October 3, 2006

THE REPUBLIC MATTERS, NUKES DON'T:

Iran: Khomeini's 'killer poison' returns (Kaveh L Afrasiabi, 10/04, Asia Times)

Former Iranian president Ayatollah Ali Akbar Hashemi Rafsanjani has Ahmadinejad defeated Rafsanjani in the latter's 2005 re-election published a confidential letter by the late ayatollah Ruhollah Khomeini, which has stirred a great deal of controversy in Iran, in part because the letter refers to a military commander's call to pursue nuclear weapons to be deployed against Iran's hostile neighbor, Iraq.

The letter's significance, and the critical timing of its disclosure, cannot be overstated. Until now, there had been no official voices in favor of nuclear proliferation and plenty of opposite declarations led by Khomeini's successor, Ayatollah Ali Khamenei, who has issued a religious decree, a fatwa, against it. [...]

"You my dear ones know that this decision [ceasefire] has been like a killer poison, but I have endured it in the path of God and for the sake of dignity of Islam and the protection of our Islamic Republic," Khomeini's letter reads in part. The office in charge of Khomeini's texts has openly objected to Rafsanjani's publication of the letter without prior permission by the office. And there has been a spate of commentaries, both pro and against, in the nation's dailies and on the Internet.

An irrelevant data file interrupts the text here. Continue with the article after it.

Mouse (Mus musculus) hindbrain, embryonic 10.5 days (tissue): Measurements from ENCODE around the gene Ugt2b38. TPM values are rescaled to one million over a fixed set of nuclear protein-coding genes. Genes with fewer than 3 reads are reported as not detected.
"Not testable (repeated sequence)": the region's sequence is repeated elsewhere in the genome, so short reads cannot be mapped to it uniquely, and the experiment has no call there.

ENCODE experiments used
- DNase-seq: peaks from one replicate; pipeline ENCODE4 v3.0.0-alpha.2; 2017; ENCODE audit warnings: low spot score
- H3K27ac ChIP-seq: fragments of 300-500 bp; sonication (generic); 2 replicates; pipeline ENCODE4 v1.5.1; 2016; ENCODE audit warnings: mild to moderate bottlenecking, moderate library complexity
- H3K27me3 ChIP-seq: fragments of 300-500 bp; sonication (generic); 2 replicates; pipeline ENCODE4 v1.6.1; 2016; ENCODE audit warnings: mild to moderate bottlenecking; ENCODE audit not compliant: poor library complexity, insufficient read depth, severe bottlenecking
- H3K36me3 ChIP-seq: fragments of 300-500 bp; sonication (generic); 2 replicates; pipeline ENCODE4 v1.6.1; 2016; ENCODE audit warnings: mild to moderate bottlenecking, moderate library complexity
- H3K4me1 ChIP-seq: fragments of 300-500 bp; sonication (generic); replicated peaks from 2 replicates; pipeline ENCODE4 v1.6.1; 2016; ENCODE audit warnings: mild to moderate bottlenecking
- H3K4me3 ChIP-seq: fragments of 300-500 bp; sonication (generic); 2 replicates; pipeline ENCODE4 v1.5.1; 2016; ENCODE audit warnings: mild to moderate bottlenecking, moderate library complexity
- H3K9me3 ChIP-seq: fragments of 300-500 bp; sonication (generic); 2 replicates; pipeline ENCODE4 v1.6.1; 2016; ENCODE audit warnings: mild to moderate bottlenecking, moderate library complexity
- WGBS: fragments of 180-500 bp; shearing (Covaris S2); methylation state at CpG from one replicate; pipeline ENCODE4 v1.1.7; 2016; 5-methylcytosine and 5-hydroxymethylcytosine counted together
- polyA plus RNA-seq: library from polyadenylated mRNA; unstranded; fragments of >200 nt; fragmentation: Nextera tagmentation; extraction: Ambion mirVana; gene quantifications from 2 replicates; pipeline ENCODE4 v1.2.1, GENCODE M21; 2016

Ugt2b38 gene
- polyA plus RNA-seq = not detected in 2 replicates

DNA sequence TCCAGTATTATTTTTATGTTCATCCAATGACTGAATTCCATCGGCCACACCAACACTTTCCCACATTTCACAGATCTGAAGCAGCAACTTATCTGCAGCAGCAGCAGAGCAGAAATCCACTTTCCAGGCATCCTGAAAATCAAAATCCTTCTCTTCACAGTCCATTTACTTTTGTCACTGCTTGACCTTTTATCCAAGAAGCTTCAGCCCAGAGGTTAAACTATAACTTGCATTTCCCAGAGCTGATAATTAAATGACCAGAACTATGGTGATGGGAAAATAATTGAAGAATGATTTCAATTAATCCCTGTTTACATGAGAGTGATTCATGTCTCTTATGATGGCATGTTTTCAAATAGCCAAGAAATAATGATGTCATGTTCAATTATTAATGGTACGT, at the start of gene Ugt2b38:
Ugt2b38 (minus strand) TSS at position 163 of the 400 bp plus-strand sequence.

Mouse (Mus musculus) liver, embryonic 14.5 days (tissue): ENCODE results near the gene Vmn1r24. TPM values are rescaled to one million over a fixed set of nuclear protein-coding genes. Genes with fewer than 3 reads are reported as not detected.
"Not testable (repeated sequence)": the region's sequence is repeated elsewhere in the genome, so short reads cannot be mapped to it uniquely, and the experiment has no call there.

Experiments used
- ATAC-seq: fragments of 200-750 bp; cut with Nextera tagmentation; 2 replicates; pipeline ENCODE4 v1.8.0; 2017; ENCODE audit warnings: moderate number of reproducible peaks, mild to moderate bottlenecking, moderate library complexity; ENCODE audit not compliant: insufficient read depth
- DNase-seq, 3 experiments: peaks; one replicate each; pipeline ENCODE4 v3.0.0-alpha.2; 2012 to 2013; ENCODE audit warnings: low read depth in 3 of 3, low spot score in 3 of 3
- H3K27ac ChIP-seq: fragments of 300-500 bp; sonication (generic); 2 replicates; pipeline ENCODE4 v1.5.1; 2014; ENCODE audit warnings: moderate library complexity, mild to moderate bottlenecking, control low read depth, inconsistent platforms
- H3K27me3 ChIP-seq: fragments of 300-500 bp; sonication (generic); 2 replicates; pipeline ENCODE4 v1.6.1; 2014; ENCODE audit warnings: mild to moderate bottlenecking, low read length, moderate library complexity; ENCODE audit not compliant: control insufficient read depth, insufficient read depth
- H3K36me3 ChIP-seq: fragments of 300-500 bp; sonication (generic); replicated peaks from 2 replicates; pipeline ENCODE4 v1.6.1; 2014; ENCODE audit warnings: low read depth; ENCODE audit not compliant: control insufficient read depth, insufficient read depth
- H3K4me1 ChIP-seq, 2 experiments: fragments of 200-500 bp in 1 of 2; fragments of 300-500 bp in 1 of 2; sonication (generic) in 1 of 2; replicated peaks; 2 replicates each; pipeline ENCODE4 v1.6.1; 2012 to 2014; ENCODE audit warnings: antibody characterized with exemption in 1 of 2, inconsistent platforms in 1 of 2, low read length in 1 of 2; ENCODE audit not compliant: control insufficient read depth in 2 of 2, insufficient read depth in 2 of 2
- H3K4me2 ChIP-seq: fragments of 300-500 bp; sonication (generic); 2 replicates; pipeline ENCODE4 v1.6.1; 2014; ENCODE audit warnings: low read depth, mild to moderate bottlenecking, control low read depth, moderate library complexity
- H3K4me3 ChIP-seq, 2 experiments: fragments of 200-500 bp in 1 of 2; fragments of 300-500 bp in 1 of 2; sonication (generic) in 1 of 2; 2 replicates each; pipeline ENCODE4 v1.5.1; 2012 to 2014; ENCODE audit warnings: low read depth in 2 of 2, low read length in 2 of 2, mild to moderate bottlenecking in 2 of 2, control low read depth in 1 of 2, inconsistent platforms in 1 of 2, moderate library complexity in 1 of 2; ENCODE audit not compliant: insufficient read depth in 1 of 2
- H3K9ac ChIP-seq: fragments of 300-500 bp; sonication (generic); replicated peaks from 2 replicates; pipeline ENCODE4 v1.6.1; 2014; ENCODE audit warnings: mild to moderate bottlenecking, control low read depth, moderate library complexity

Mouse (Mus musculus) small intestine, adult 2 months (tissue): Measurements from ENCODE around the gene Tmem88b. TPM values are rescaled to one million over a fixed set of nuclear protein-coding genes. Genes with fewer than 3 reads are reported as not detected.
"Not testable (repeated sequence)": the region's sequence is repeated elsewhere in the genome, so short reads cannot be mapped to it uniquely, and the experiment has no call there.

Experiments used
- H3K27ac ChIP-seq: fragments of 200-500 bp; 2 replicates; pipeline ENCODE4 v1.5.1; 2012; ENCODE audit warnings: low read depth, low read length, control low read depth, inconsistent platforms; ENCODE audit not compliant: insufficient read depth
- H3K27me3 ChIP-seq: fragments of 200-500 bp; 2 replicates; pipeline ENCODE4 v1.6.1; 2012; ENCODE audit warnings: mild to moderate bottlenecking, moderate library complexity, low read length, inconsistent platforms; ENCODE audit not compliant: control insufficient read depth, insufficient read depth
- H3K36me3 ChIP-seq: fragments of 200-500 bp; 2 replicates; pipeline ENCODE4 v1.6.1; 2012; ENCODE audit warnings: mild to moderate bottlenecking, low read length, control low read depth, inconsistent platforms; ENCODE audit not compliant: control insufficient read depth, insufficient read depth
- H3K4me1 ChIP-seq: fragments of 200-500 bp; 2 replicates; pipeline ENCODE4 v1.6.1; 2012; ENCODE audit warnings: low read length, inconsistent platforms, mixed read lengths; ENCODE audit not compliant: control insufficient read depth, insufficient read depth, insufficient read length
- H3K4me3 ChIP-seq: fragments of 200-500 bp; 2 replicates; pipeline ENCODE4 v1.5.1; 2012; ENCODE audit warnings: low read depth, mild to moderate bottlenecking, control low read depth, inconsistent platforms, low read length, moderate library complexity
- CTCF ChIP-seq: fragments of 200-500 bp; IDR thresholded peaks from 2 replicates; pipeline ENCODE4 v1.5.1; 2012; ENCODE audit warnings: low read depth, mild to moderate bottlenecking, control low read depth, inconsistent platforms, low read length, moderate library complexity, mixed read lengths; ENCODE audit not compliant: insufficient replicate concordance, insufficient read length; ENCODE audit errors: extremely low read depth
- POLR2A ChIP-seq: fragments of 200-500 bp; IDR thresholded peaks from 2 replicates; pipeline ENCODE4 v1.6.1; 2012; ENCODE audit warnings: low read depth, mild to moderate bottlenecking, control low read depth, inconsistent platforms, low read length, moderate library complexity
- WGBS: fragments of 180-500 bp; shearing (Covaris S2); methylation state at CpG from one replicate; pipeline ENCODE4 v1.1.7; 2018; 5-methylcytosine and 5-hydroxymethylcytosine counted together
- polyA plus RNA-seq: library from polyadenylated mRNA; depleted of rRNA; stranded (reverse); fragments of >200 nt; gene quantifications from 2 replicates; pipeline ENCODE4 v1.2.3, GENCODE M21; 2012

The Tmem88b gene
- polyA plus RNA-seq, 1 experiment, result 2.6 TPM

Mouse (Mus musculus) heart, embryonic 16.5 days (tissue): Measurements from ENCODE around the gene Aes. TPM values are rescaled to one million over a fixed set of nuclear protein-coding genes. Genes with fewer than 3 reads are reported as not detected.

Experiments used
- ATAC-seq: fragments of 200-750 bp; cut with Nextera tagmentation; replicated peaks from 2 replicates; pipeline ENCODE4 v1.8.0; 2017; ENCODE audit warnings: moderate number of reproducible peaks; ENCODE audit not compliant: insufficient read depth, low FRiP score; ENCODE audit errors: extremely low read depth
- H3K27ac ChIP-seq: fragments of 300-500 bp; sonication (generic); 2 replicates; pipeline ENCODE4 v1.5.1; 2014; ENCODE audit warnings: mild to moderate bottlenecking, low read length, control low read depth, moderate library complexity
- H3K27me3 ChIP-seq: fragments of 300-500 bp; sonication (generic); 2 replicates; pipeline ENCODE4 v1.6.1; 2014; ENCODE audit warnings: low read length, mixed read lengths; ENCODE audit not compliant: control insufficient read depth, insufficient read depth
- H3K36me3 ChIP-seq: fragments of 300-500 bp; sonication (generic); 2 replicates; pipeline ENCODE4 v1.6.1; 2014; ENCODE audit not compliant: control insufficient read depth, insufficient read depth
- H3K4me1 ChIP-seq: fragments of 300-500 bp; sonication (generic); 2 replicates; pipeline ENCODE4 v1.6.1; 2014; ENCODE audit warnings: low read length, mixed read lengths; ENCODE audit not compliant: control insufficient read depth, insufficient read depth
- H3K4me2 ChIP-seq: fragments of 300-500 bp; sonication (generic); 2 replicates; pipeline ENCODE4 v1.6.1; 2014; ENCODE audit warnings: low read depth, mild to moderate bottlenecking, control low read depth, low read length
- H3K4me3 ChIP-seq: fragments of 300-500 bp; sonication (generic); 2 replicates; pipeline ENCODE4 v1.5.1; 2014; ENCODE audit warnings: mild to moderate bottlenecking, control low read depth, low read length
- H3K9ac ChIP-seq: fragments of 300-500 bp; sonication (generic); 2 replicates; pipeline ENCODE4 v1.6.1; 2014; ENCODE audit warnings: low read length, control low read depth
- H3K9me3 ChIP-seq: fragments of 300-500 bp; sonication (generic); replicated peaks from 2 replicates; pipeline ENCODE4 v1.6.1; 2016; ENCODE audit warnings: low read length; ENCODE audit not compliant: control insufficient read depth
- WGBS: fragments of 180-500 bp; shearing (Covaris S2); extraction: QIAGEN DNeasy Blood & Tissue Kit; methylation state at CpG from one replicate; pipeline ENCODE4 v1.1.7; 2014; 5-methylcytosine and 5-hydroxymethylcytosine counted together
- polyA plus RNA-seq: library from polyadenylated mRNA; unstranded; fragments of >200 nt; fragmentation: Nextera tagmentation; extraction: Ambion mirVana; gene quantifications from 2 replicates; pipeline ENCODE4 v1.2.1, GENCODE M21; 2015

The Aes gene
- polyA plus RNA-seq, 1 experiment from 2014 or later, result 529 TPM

From the vantage point of Rafsanjani and his pragmatic moderate camp, Khomeini's letter is a timely reminder of the 1979 revolution's founding father's political wisdom in setting a precedent for principled compromises and flexibilities for the sake of what Khomeini and other religious leaders such as Jamal al-din Assadabadi called hobbe vatan, love of the country.

Does the same principle now call for a similar compromise with regard to the nuclear crisis? Rafsanjani and his circle of policymakers, which includes the former chief nuclear negotiator, Hassan Rowhani, appear to think so, as they have been openly critical of the hard line adopted by President Mahmud Ahmadinejad and his foreign-policy team.


To insist on a harder line than Khomeini is to raise yourself above him.

Posted by Orrin Judd at October 3, 2006 2:23 PM
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